By Leigh Taylor
In the almost three and a half years since the British public voted to leave the European Union, the news media hasn’t been short of coverage from scandals to resignations to extension after extension. It can be argued the media has, in fact, acted as the main pillar in shaping the narrative of the referendum and the subsequent political turmoil that has ensued. But, with this great responsibility, is the news media performing its duties to the highest and most ethical standards, and do the general public feel they are well informed on the political implications of Brexit or is it merely being portrayed as a point-scoring pantomime?
Recent commentary from journalist, and Daily Mail commentator, Peter Oborne, writing on the OpenDemocracy website expresses his concern that the British media have found themselves feeding into a ‘fake news’ agenda, publishing statements from government and Downing Street ‘sources’ which have transpired to be of fabricated or dubious origins thus swaying the political narrative and consumed by the public on a daily basis.
Dr Imke Henkel, a former political correspondent and now senior lecturer in Journalism at University of Lincoln, feels that in regards to Brexit much of the public find themselves relying on the news media to a certain degree to educate them on unfamiliar issues, for better or worse:
“Brexit is one of the issues where I think of classic agenda-setting theory. I think it will play a huge role or actually can be applied because one of the findings is that the less people immediately experience, the more they have to rely on the media to get their information and how they think about issues. And because Brexit is so complex, it deals with very complicated economic and international issues that people have very little direct experience of.”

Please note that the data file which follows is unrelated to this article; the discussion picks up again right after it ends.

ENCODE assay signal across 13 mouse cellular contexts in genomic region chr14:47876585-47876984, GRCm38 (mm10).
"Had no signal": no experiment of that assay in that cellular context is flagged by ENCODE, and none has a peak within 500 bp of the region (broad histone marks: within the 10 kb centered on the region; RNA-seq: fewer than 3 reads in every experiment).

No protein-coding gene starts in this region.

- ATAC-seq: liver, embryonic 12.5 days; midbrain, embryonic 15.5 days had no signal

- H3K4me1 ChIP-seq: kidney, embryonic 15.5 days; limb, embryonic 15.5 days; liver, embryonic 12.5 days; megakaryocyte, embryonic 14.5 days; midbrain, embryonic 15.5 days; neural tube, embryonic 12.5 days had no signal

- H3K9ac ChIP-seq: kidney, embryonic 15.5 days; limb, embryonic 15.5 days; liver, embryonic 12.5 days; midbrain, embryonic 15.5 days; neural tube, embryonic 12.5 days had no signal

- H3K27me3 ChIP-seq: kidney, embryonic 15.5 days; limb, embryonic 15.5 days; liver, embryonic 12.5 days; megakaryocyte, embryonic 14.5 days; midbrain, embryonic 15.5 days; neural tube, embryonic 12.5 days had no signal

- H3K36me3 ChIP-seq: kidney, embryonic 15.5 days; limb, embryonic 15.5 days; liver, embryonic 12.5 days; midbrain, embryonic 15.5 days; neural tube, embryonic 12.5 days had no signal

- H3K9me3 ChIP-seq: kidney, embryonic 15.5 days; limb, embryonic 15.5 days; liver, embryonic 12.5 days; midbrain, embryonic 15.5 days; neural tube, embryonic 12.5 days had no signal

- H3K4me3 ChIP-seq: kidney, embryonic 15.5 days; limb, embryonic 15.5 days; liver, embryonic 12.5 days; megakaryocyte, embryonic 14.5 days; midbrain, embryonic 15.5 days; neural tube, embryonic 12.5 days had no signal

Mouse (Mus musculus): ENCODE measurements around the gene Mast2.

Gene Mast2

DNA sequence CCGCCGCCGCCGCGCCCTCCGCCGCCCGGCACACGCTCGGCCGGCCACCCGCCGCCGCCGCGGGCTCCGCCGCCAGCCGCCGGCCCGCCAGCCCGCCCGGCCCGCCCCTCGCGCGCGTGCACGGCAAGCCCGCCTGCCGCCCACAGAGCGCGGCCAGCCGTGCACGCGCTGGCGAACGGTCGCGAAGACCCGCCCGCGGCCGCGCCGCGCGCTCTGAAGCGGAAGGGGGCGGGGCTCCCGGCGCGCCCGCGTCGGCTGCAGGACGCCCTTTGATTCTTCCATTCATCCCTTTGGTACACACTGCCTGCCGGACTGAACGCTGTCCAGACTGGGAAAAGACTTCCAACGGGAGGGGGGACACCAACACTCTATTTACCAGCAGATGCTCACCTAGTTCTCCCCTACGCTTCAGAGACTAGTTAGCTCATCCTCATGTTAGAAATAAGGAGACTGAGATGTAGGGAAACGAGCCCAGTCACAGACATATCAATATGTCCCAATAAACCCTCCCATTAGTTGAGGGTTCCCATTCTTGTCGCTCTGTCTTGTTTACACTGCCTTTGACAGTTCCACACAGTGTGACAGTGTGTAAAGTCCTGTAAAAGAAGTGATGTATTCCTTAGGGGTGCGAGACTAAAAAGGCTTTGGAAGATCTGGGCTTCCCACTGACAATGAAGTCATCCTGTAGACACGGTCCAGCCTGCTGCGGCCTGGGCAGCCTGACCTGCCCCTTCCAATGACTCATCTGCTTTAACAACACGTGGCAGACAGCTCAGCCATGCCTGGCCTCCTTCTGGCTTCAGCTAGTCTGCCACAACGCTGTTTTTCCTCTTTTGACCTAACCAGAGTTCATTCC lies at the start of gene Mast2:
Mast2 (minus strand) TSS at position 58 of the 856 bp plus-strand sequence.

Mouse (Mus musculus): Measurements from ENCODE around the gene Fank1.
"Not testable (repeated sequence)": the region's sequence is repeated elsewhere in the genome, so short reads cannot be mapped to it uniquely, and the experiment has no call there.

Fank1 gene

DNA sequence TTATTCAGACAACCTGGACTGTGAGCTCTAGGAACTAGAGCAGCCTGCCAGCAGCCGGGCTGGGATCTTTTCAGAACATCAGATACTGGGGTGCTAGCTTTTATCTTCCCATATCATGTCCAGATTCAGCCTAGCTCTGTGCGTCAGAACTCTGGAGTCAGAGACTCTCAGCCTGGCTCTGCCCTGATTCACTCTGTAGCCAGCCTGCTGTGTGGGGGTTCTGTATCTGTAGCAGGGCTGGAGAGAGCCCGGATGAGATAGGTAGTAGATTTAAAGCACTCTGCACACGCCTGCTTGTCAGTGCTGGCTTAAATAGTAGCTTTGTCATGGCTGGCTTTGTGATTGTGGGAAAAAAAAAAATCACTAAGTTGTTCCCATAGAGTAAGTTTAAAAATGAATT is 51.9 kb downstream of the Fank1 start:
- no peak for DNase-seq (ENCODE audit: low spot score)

As Brexit continues to unfold and dominate the news media since the result in June 2016, Imke’s idea of agenda-setting impacting the public’s perception is echoed by Dr Margaret Hughes, senior lecturer in Journalism at University of the West of Scotland:
“We’ve had sections in the news media that have clearly had a political agenda. They have taken a pro-remain stance or pro-leave stance. I think that is where they’ve compromised themselves. An important responsibility of the news media in any democracy is how well they enable the citizens in that democracy to play their fullest part. I think when we hear lots of people say they don’t understand what they voted for, they now don’t understand the terms in which we’re leaving, I think that does prompt us to ask questions about how well the news media did its job.”
A further exploration into the relationship between the news media and coverage of Brexit has been found in a recent review by Ofcom, undertaken by Cardiff University’s Professor Stephen Cushion into the BBC, analysing the range and depth its news and current affairs coverage. It ponders the discovery that the BBC’s online news, when providing links to news and opinions, uses more from its own archive than elsewhere, creating an argument that it is not providing enough counter argument to its coverage of current affairs.
Elsewhere, the tabloid media are frequently criticised for their coverage on political affairs, with Imke expressing concern over the volume of misinformed stories being digested by audiences, especially in a growing digital age:
“There’s this kind of polarising approach to be violent and I think the media have something to answer for that, because media are very polarised and some were supporting violence and violent language, as well. Especially the tabloid media, The Daily Mail, Express, and the Sun where I think people were really offended. I’m currently writing a book about that and actually following it back to the 1990s when the media were also very often publishing what would now be called ‘fake news’ which would be better called disinformation as the notion of fake news has been now recognised by politicians.”